It’s still dark and cold when we drive with Devey plus a small group of people from other guesthouses to a spot near the meerkat burrowing grounds. To warm us, he dishes out coffee and his wife’s homemade rusks. We then hike to the site nearby, carrying our folding chairs, and place ourselves in a semi-circle around the burrows—little mounds of pale, worked earth visible only a few metres away between low, bushy succulents.
We wait. The sun comes up in an overcast sky faintly streaked with coral. “If it rains,” Devey tells us, “the meerkats will stay in their burrows.”
No rain but chilly. They stay in their burrows. We wait. However, our engaging stubble-jawed guide is a showman, and proceeds to entertain us with an informed running commentary about his favourite animal that includes revelations such as, “They have the same diet as the Chinese. If it moves they eat it.” And, “They might look cute but they’re vicious little creatures. Take no nonsense from nobody. Did you ever see the movie, Gremlins? That’s these chaps.”
After about half an hour a sleepy-eyed meerkat pops its head out of a hole, looks around and then disappears. “He’s the weatherman,” says Devey. “All these holes are connected so even though they might go to bed on the far side of the burrow they can pop out wherever they like in the morning. This particular burrow system could be anything from 100 to 200 years old. There haven’t been many extensions to the system in the five years I’ve known this family. ”
Another meerkat comes out and remains there, seemingly on its toes, staring at us curiously, neat front paws resting daintily next to each other on its chest, long tail supporting it on the ground. “They can stand like that all day,” says Devey. “It’s like having your own bar stool. The reason you don’t scare them is because I spent months habituating this family to my voice so they would be comfortable having you around. But I never fed them or touched them. So they won’t come begging for food.”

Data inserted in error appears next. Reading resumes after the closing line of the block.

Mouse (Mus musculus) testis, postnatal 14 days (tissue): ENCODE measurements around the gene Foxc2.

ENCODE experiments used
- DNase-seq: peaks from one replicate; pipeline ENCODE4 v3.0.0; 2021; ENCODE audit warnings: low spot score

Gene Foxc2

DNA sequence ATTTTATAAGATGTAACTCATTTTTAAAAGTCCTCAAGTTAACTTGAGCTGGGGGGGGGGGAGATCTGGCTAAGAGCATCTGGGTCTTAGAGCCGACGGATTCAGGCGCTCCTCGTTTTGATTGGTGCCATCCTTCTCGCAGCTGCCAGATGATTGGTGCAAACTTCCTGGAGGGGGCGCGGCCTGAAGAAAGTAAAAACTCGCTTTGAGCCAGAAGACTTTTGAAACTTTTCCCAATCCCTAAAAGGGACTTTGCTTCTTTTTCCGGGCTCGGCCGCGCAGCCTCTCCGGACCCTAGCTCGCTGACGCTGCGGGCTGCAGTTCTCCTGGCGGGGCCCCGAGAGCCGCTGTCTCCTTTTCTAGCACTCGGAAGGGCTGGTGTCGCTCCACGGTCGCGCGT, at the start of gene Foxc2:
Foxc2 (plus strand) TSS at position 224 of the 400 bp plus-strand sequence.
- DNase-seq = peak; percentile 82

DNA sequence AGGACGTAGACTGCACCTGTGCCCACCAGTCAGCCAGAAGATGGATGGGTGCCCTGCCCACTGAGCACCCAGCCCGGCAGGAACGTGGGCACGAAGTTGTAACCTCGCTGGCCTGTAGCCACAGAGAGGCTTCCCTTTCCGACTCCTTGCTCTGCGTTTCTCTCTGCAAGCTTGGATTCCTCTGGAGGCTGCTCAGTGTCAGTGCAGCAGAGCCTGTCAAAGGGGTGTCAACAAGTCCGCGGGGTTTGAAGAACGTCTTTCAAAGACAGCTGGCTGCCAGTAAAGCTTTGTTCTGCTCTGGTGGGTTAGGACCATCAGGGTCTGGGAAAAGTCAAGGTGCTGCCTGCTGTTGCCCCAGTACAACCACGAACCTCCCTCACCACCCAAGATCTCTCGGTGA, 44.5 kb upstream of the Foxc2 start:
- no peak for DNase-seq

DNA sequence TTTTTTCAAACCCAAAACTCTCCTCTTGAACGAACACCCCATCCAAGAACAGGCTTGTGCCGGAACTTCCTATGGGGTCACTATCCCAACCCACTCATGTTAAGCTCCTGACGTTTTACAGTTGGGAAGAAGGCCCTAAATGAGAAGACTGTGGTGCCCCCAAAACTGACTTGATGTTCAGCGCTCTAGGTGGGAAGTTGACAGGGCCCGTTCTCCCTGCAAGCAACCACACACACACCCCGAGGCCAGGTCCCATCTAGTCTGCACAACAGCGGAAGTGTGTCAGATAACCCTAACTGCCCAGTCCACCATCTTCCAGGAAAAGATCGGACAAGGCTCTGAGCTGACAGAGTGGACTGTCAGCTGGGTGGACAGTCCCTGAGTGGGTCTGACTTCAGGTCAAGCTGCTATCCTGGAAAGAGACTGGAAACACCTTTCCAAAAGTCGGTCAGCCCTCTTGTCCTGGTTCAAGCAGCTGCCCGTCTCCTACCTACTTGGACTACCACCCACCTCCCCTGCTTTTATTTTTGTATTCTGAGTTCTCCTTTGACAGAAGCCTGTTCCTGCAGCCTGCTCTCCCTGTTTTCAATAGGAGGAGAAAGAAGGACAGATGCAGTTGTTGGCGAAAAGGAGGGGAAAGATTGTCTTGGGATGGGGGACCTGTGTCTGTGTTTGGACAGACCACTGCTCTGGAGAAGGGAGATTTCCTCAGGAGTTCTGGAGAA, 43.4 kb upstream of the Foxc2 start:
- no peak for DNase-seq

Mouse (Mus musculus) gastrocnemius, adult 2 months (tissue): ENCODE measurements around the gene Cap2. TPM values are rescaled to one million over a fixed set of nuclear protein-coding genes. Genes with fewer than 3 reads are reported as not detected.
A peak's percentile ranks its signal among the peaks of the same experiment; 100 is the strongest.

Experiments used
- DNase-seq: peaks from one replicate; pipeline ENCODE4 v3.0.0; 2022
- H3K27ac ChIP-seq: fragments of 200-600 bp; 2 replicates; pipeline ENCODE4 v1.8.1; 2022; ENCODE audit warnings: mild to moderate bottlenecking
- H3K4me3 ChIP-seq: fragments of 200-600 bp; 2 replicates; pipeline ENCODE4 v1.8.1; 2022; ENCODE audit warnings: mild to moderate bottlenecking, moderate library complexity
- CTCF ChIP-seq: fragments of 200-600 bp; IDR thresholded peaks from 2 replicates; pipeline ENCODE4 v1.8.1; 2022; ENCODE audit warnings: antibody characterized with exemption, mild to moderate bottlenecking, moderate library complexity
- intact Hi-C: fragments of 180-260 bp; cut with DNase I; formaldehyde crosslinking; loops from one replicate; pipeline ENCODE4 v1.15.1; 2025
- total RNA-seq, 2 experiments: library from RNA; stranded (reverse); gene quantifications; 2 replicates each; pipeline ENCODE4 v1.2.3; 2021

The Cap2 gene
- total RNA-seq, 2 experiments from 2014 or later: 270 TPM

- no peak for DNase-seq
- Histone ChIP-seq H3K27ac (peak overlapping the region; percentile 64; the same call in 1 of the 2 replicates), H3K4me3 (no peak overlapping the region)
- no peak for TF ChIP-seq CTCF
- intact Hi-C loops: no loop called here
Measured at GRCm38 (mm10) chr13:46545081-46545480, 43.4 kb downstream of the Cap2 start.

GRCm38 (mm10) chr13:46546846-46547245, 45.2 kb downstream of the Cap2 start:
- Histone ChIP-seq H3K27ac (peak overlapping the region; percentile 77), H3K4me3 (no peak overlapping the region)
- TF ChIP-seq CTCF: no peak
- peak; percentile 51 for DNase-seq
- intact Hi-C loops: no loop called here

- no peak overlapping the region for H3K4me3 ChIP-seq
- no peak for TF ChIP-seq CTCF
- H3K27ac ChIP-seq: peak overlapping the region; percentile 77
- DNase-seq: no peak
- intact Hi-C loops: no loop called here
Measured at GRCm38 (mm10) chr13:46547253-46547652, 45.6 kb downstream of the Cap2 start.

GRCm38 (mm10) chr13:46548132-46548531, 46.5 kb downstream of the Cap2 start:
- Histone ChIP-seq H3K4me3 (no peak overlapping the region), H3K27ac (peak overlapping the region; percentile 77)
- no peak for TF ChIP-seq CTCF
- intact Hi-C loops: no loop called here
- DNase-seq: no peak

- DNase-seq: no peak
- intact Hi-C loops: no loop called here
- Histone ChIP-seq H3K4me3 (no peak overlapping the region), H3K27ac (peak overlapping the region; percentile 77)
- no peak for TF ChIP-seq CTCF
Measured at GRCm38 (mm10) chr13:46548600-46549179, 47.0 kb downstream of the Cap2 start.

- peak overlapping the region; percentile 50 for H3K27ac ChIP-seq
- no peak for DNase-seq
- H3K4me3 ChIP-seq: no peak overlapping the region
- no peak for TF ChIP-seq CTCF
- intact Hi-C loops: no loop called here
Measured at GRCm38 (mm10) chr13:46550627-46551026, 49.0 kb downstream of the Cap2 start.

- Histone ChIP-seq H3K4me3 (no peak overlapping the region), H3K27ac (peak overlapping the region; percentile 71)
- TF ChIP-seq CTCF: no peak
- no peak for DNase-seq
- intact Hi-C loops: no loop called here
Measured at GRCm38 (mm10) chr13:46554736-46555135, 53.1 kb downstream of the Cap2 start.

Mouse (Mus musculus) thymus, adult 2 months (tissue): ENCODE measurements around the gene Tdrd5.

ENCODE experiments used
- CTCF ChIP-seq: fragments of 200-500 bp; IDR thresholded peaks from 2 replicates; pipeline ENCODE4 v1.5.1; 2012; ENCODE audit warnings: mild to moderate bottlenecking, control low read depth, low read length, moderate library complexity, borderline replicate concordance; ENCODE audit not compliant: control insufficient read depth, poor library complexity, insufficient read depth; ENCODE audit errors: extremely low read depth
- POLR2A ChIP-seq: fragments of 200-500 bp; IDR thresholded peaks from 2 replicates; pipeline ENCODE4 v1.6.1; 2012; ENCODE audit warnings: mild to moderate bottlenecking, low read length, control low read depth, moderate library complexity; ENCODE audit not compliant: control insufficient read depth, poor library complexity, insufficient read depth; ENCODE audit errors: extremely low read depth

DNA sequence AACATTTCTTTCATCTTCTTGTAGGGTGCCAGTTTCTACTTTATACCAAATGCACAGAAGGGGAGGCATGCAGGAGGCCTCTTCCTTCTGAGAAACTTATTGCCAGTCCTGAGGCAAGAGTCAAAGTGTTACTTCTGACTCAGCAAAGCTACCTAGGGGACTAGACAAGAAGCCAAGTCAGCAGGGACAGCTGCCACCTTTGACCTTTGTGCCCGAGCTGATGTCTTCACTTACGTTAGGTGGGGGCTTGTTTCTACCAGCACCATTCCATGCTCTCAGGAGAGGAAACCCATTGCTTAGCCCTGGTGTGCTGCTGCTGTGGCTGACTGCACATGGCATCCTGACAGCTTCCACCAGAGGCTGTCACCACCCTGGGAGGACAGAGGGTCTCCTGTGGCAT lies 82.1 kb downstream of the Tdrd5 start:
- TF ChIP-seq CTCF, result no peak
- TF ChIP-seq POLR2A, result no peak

The meerkat vanishes.
“That was the dominant female. She’s the only one allowed to have babies. She even kills her daughter’s babies. Instead, her daughter has to help raise her mother’s babies. Mating season starts in May/June. The babies are born in August, and by sundown the next day she’ll be pregnant again. Three batches of babies a year, born blind and without a full coat of fur. They stay underground and have mentors for the first four or five months, teaching them everything they need to know to survive. Like how to eat scorpions and so on. The poison in the sting is full of protein.”
Someone asks if the meerkat is related to the mongoose.
“Meerkats are members of the mongoose family but they’re far more sociable,” he says. “They rely on one another in these hostile conditions. They have a lot of enemies—birds of prey, snakes, nocturnal civets and jackals. They always have a sentry standing guard.”